Friday, 11 September 2020

Monocle Men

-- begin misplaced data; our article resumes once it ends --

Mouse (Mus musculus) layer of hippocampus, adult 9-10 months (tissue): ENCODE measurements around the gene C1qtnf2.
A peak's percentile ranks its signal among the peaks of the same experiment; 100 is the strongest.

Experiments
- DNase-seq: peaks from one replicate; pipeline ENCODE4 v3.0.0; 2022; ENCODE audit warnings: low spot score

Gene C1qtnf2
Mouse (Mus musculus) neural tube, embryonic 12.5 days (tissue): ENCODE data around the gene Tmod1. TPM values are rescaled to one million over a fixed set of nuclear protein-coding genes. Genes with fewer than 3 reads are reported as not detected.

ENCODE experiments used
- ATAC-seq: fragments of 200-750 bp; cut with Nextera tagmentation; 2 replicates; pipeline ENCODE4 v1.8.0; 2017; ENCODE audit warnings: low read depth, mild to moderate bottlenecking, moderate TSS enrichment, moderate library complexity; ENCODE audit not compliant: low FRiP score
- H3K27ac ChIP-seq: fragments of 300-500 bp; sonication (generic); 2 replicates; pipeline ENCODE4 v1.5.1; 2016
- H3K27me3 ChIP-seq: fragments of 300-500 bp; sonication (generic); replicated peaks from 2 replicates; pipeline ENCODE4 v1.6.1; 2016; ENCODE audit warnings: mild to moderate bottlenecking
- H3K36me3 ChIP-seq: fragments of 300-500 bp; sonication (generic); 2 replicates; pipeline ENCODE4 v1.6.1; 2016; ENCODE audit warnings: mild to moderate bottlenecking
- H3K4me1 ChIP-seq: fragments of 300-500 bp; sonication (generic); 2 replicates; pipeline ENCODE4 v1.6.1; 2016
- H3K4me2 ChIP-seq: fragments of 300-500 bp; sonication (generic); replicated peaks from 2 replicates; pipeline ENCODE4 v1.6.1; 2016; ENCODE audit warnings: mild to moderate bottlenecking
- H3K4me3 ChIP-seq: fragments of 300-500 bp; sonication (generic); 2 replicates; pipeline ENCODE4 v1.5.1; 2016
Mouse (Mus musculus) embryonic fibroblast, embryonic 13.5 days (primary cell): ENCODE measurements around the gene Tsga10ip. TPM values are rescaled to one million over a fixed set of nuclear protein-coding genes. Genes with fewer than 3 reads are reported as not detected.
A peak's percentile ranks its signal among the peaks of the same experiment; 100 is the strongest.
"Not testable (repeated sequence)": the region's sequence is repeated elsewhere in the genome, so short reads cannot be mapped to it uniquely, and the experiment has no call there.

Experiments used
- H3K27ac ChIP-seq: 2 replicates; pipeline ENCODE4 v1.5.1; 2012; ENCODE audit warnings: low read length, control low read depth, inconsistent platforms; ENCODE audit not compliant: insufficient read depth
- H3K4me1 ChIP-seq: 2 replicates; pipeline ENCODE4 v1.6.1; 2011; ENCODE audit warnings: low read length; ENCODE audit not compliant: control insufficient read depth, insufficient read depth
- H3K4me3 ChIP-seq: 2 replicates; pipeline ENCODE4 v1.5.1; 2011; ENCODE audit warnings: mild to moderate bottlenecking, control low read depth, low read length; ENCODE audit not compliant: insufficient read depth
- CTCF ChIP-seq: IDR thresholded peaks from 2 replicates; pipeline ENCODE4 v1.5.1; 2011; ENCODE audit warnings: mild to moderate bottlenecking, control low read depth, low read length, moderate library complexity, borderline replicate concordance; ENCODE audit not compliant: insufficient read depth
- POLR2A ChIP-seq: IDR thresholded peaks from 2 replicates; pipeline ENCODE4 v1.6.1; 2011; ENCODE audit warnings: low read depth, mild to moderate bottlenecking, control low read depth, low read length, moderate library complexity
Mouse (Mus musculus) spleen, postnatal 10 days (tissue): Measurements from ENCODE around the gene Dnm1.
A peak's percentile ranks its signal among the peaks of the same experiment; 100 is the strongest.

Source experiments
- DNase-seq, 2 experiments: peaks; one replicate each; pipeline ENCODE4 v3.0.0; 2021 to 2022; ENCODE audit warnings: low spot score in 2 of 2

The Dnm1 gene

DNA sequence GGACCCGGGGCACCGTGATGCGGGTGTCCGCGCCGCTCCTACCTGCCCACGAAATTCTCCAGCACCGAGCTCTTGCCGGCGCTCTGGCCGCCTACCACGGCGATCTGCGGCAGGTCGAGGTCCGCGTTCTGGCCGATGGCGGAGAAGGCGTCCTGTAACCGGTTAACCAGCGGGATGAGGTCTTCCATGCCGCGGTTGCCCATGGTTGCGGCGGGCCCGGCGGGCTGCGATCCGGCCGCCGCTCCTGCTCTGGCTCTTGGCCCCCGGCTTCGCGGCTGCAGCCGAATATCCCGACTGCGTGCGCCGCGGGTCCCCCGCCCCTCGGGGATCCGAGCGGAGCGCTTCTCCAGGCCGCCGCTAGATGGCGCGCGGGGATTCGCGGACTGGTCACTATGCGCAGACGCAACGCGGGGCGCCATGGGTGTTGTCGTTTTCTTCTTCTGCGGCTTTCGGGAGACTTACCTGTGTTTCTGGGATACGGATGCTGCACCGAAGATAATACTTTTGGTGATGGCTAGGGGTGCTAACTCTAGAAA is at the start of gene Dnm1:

Monocle Men were never short of employment opportunities in the Universe of Brand Characters. Their association with good breeding and their foppish tendencies made them ideal product ambassadors. Rea Irvin’s creation for the New Yorker, Eustace Tilley, epitomised the air of effortless superiority that a monocle confers. The updated Tilley from 2018 was drawn by Malika Favre. Heinz, of soup and ketchup fame, chose a monocled tomato (known as Mr. Aristocrat) to spearhead their advertising campaigns in the 1930s.  Often deployed in multiple, the top hats were conventional class signifiers but the rubicund features sent out a very mixed message suggestive of short temper and irritability - not the qualities looked for in a brand mascot. The breezy monocled bonhomie of the Striding Man in red frock coat and polished black boots has been around since 1909, embodying the virtues of Johnnie Walker whisky to the present day.  Mr. Brandyman does the same job for Martell with a brandy glass for a head - hand drawn in cartoon form, his raffish demeanour is amplified by the cigar or cigarette that’s never far from his lips.  In 1919 Sharps Toffee introduced Sir Kreemy Knut (biography here) who, with bow tie, briefcase and swagger stick, launched his campaign to ruin the nation’s dental health with caramelised sugar.  A final mention for Mr. Peanut whose contribution to monocled marketing has been featured extensively on this blog, most recently here in 2012.


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